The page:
Book Review: The Cruel Prince

rowan-32 I didn’t think I could like a modern fairytale that starts with soggy fish sticks and ketchup, but boy was I wrong. The Cruel Prince begins quite deceptively in a mundane-seeming home—if a few details stick out as odd the rest is so overwhelmingly familiar and normal they don’t seem important. But quickly you realize those odd details are actually the only ones that matter and before you can blink, you’re swept from our world to the world of Faerie. From there, author Holly Black takes on a coming of age story that blends familiar fairy tales with new ones and fleshes out fairy-tropes into multi-dimensional characters. Most notably is the familiar story of the changeling or stolen child (when a fairy steals a human child and leaves a changeling in its place); these stories usually follow the family left behind, the parents who have lost a child or are discovering there’s a monster masquerading as part of the family, but few stories ask what of the stolen children? What of the child taken to live with the fairies, is that all it’s cracked up to be? This is the main story in The Cruel Prince as we follow mortal Jude and her sisters growing up among the Fey. I burned through The Cruel Prince in one day (well one day if you count staying up until nearly 3am to finish it and I do), which is one of the things I don’t like about Young Adult fiction. Young Adult fiction is fantastic for so many reasons, I’m not knocking the genre at all; one of my favorite authors Madeleine L’Engle said, “you have to write the book that wants to be written. And if the book will be too difficult for grown-ups, then you write it for children.” So I do like this genre, however Young Adult fiction is a bit like candy to me, it goes down too smooth and too fast. The novels are never exactly challenging, which is not to say they are not well-written because The Cruel Prince is extremely well-written. In fact, I re-read the book a couple of times in the days following my initial read while I waited for book two to arrive in the mail and I was struck again and again by the beauty of this book. There’s hardly a superfluous word and a beautiful amount of symmetry and foreshadowing throughout. Holly Black does not waste valuable page space with unnecessary details; if she’s mentioning something there's a reason.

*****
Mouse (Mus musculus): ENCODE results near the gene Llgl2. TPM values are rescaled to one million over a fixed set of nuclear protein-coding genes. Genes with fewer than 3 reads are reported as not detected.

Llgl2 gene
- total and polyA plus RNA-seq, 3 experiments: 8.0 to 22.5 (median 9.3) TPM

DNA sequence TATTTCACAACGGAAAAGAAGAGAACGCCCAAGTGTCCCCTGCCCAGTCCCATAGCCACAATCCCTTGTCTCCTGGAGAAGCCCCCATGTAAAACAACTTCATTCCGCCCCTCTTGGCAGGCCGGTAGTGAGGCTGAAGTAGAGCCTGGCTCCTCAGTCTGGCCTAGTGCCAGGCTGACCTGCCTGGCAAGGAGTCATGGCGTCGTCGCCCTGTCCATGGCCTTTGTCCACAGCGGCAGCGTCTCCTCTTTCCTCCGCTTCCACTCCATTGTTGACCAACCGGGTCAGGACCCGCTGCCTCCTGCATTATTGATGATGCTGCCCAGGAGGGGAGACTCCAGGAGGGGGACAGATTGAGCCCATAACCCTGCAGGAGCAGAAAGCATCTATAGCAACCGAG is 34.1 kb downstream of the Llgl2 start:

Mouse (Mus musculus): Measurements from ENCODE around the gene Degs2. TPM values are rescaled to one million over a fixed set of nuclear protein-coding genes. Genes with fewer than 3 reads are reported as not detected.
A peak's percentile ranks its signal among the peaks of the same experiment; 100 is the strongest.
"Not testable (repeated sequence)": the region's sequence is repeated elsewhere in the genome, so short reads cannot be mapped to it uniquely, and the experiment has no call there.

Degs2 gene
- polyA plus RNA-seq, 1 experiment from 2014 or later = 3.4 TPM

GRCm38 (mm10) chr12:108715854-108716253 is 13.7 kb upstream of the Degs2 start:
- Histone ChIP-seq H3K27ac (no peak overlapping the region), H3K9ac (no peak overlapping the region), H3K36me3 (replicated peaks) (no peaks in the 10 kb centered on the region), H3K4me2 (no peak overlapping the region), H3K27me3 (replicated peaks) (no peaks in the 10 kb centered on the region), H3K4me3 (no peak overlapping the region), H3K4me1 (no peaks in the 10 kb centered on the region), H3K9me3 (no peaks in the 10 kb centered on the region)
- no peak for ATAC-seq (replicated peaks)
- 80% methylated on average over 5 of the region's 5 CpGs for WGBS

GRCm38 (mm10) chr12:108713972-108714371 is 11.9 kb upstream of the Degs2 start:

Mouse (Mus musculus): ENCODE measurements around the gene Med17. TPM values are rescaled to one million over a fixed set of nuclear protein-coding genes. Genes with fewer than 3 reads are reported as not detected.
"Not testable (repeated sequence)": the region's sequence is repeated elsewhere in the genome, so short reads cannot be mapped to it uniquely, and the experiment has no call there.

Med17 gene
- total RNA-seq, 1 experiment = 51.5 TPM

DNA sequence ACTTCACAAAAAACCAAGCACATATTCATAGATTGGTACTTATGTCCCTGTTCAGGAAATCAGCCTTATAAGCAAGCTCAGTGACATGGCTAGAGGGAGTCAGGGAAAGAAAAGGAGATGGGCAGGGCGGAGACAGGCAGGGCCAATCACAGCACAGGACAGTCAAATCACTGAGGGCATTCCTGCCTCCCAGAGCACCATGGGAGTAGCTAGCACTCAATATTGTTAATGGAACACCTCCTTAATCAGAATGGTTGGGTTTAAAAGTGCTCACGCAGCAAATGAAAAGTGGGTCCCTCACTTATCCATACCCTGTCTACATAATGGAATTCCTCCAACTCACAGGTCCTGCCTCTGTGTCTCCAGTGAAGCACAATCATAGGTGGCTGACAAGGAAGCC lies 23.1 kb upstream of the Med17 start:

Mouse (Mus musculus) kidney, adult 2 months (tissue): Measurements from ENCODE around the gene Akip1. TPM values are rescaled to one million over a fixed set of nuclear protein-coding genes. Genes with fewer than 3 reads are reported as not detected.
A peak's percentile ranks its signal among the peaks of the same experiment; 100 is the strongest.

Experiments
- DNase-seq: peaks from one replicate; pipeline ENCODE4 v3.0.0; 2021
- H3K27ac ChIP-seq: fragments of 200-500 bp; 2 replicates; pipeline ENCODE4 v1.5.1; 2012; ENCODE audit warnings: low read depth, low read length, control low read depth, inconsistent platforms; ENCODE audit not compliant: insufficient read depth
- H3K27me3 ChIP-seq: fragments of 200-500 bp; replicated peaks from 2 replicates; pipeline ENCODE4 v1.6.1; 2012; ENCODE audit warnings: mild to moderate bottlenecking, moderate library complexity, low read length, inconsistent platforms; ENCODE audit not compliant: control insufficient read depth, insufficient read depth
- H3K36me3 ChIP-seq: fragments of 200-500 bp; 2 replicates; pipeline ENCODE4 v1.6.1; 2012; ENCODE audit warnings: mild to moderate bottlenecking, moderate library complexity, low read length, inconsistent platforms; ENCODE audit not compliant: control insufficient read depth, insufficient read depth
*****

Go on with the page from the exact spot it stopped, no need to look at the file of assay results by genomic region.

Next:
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Holly Black borrows quite a bit from Celtic mythology, so I thought I'd pay homage to some of the charms in her book by taking pictures with a rowan tree. I've always noticed them before as one of the first signs of autumn; the berries appear stark against the green of the countryside in abundant bunches in shades of orange and red in late August. However, rowans are apparently more than just a pretty tree and berry... "The rowan or mountain ash has always been considered a tree of formidable magical and protective powers due to its bright flame red berries. There are many examples of the protective powers of rowan against evil forces. According to A.T. Lucas the rowan was hung in the house to prevent fire-charming, used to keep the dead from rising, and tied to a hound's collar to increase its speed...In Scotland, Highland women wore necklaces of rowan berries as a charm." -excerpt from Ireland's Trees: Myths, Legends and Folklore by Niall Mac Coitir
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